They will share their state's point of view about systems building, articulate the key strategies being used, and discuss areas of strength and of challenge. We will touch upon policy development, quality service delivery and implementation, family and community engagement, and sustainability within each state's context. We will compare and contrast approaches across states.

Walmart Moms and Parent Engagement
Jennifer Greppi and Margie Omero
How much do we know about the parents our programs seek to support and engage? How much of our work is based on assumptions? Is our engagement work truly engaging? Margie Omero, President and founder of Momentum Analysis, has gained national attention for her research on "Walmart Moms." Jennifer Greppi, an Organizer with Parent Voices, supports low-income women to understand policy and advocate for themselves, so they are the ones who fuel the process of creating a more quality, affordable and accessible child care system. Together, they will tackle these questions.

For the past four years, Margie Omero has studying the lives, challenges, and opinions of mothers who have shopped at a Walmart at least once in the past month. Many of these mothers are the same women we work with on and seek to engage in early childhood issues. Having a better understanding of their experiences, hopes and worries is essential to developing initiatives that are successful. But understanding is not enough. Too often, we give parents our talking points, our calls to action, and request that they do what we ask. Is that really engagement? Jennifer would say no. Her organization is parent-led and parent-organized and has had a long list of successful advocacy efforts in California, including most recently preventing the elimination of 35,500 child care slots and $450 million in funding cuts.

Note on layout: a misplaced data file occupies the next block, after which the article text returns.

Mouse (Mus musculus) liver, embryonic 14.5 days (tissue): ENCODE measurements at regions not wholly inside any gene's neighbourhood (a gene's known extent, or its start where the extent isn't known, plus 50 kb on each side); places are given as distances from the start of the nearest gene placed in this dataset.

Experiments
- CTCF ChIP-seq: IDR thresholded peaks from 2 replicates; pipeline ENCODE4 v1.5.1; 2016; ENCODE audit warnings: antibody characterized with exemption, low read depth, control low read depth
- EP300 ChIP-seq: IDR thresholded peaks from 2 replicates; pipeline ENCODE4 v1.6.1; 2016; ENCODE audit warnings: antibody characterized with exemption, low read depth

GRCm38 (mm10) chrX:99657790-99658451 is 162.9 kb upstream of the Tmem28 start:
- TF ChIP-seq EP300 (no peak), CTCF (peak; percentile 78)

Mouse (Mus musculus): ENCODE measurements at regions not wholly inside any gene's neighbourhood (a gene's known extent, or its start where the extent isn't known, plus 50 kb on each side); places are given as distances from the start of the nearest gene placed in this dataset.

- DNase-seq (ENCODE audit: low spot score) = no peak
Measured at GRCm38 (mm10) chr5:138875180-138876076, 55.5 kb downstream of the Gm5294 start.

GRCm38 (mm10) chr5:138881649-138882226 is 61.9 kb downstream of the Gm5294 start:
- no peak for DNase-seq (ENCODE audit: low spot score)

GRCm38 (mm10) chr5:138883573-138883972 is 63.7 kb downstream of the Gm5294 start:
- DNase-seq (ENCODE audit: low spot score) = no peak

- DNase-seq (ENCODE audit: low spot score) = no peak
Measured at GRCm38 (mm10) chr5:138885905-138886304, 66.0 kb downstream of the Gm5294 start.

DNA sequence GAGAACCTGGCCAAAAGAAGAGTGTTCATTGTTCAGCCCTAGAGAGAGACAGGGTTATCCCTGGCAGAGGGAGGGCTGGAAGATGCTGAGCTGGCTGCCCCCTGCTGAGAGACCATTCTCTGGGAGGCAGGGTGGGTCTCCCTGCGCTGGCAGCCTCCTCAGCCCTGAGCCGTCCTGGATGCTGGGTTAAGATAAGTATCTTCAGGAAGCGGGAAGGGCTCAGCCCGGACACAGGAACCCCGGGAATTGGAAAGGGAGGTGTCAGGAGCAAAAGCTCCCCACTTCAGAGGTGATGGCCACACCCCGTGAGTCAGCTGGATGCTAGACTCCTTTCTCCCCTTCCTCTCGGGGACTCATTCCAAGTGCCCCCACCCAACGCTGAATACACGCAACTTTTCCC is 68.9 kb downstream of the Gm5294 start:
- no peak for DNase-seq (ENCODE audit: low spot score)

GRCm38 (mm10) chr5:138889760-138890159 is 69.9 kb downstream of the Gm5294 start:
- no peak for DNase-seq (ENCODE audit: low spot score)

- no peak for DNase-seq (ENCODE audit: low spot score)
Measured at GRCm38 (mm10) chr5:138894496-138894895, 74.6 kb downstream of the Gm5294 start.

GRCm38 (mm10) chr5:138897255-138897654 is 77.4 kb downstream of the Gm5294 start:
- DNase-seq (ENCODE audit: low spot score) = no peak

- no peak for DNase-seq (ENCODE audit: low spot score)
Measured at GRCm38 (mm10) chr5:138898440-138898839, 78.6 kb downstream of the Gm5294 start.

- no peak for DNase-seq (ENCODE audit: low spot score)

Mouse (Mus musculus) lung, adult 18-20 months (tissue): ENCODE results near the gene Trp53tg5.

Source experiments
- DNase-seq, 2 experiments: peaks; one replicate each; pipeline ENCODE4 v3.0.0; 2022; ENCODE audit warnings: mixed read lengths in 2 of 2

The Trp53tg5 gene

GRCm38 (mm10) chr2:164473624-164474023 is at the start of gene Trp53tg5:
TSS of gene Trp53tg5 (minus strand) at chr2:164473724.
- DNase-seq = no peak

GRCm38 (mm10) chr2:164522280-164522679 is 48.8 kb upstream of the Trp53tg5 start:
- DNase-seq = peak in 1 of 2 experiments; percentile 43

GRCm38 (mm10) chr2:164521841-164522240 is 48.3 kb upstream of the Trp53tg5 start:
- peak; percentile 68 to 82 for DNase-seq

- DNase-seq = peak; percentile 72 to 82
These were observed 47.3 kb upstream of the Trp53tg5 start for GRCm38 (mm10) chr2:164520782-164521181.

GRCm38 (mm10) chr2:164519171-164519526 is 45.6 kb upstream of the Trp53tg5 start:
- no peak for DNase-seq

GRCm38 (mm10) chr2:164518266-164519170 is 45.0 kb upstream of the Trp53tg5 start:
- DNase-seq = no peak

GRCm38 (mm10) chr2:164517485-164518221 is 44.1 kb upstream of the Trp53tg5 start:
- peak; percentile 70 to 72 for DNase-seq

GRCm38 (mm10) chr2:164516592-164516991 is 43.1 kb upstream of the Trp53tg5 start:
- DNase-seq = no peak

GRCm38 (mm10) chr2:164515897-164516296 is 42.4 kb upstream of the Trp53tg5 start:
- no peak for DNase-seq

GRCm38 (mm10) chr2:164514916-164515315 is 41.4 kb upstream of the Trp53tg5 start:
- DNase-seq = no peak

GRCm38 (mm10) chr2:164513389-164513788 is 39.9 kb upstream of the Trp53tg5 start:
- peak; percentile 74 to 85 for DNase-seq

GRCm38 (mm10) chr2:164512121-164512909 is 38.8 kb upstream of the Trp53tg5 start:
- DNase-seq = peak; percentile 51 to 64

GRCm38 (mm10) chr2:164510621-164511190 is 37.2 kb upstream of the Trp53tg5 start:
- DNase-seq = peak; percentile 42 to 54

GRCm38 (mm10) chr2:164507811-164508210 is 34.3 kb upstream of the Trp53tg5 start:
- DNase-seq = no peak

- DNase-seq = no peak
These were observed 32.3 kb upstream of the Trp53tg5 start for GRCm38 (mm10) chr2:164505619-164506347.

Margie Omero Presentation
Parent Voices Handout

What it Takes to Engage and Support Today's Families and Tools that Can Help
Rachel Schumacher, Nisha Patel, Judy Langford, and Sarah Sexton
Traditional models of parent involvement rarely address the array of issues today's families face, especially those challenged by poverty and social isolation. For example, efforts to support social and emotional development of children are undermined when parents are not able to help because of high levels of stress or experiences of deprivation in their own childhoods. Communicating the importance of education may not come easily for parents whose own school careers left them frustrated or without a degree or marketable skills.

To effectively build the capacities and resilience of young children, and sustain impacts long-term, the early childhood field needs fresh ideas and new partners from other sectors to help families provide the best environment for their children's success. This session will share the latest research on the importance of families to child development. The panel will share frameworks, tools, and profiles of promising efforts.

Register Now!

Cadmium Online Registration EventRebels.com